So first up is the Geekdinner with Molly which has nothing to do with backstage at all. This is shaping up to be a large geekdinner with at least 70 people signed up to come. I'm going to have a word with the pub manager because actually were going to take over the whole bar if it rains or is cold outside. In the past, we've been able to use the benches but in late October this may be a problem. I may also have to invest in a microphone and speaker setup because with so many people it may be a problem hearing Molly, although being from New York shes use to making herself heard.

On October 31st we got the same venue for a great game of Werewolf, and what better day to play it? If you've never played before, don't worry come along its easy to pick up and ever so much fun. Specially when everyones been drinking. Don't drink too much or you may turn into a real werewolf…

Now were heading into new waters. On Monday 6th November were going to have the first new Backstage meetup to go with the backstage widget contest. The venue is not confirmed but it looks to be somewhere in the city maybe moorgate? We were thinking Fireworks but couldn't find a venue where we could set off fireworks (kidding!).

Now were certainly in new waters. I've contacted most of the groups and communities around London like Swedish Beers, Girl Geekdinners, etc and asked if they would like to take part in a large scale Christmas Bash. The Christmas Bash looks like it will happen sometime between Wednesday 6th December and Saturday 9th December. The venue is still under lots of consideration and partly depends on the amount of london groups who agreed to take part in the bash. But honestly it looks to be a good one, so please keep that part of December free if you can.

Hummm I've missed something? Ah yes, BarCampLondon2. Yes I'm still working on it and I might know soon what date and where it will be. I'm still going for late November but I don't have any more details to give quite yet sorry. Once I know anything all those who asked if they could help with the next one will know and I'll announce it to the world soon afterwards.

So yes quite a few London events, but fear not. I might have news for other parts of the UK soon. The best way to keep up to date with my events and others is using upcoming and also now the google calendar

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Werewolf night on 31st October?

Witching hour

So I'm planning a whole night of the game (thanks for the idea Francies) which Simon Willison introduced the London geek scene at BarCampLondon. Werewolf…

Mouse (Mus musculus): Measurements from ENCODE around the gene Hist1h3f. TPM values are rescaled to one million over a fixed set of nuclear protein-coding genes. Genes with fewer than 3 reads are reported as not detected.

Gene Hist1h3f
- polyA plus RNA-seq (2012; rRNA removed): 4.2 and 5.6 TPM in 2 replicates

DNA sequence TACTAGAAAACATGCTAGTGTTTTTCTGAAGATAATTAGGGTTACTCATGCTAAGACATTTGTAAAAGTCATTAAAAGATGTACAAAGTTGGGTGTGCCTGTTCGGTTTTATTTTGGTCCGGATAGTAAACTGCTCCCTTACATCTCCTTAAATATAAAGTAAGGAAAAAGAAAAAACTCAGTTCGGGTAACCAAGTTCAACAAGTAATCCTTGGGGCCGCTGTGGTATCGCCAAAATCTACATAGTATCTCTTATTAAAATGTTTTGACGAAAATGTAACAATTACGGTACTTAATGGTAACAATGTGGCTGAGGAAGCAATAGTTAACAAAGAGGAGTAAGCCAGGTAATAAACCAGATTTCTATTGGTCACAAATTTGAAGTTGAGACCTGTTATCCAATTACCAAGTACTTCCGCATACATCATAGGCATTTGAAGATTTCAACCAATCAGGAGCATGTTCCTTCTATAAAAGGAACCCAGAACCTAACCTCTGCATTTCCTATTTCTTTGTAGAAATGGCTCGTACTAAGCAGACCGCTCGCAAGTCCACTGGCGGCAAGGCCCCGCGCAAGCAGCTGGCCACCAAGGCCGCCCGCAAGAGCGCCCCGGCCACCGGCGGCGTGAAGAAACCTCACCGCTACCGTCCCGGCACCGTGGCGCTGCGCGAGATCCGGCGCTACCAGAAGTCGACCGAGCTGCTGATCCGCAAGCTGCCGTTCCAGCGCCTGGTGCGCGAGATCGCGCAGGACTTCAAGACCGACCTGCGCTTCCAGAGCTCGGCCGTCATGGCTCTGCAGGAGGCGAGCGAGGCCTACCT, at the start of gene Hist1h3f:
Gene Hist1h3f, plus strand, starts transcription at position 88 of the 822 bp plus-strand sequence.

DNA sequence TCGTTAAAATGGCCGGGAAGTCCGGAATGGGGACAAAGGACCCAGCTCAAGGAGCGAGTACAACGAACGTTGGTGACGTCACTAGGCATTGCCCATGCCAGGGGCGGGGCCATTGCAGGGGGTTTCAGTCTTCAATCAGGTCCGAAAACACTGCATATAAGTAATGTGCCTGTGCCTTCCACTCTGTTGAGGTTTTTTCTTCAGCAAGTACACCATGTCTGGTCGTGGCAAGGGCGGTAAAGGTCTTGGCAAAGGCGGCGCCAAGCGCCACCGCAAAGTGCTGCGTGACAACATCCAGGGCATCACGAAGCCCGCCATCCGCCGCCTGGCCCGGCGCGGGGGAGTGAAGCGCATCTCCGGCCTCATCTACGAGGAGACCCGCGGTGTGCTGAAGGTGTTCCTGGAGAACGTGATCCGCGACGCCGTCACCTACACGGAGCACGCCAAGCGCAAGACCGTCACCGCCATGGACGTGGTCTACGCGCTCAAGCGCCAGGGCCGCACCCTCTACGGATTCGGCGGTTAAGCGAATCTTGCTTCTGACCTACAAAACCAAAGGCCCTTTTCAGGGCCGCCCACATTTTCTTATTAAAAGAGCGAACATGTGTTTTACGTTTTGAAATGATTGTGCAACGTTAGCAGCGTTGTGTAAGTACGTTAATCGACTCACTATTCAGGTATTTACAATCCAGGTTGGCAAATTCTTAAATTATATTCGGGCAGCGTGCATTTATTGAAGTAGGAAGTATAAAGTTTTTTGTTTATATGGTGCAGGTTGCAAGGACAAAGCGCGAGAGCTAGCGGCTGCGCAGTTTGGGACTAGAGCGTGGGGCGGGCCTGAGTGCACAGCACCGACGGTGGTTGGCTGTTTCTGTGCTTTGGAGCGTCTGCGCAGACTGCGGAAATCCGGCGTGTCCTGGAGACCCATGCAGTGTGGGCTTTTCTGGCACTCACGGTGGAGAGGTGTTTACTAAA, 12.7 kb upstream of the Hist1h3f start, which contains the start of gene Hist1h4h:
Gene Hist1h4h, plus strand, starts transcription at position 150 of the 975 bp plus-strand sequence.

Werewolf is a game that takes place in a small village which is haunted by werewolves. Each player is secretly assigned a role – Werewolf, Villager, or Seer (a special Villager). There is also a Moderator player who controls the flow of the game. The game alternates between night and day phases. At night, the Werewolves secretly choose a Villager to kill. Also, the Seer (if still alive) asks whether another player is a Werewolf or not. During the day, the Villager who was killed is revealed and is out of the game. The remaining Villagers then vote on the player they suspect is a Werewolf. That player reveals his/her role and is out of the game. Werewolves win when there are an equal number of Villagers and Werewolves. Villagers win when they have killed all Werewolves. Werewolf is a social game that requires no equipment to play, and can accomodate almost any large group of players.

More information about the game and some tactics can be found on wikipedia page Mafia

Because the game requires between 8 – 25 people, I've set a limit of 30 people and decided to try and use for a signup tool. So please sign up there. I'll stick the event on geekdinner later in the month.

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BarCampLondon – overview from others

So moving forward from my last post which I didn't quite finish. I've been keeping a close eye on what people have been saying in blog posts and I've seen hardly any negativity to the event.

Aral Balkan has a nice review of all the presentations he attended. He ends with

BarCampLondon was a blast! Over the course of a weekend, I got to meet some amazing people, catch up with friends, learn some great stuff (including a new game called Werewolf) and get inspired.

No thank you Aral, I'm still not a fan of Flash, but I agree my view point of Flash exist in the Flash 4 and 5 era. I look forward to seeing if Adobe will take the biggest step and open source the Flash Player. I still think its not going to happen but we shall see.

During my time at BarCampLondon and the geekdinner the night before, I rubbed sholders with quite a few people but Nicole Simon sticks in my mind. She blogged and read a lot too. Her last post on BarCampLondon has a list of things which shes picked up on.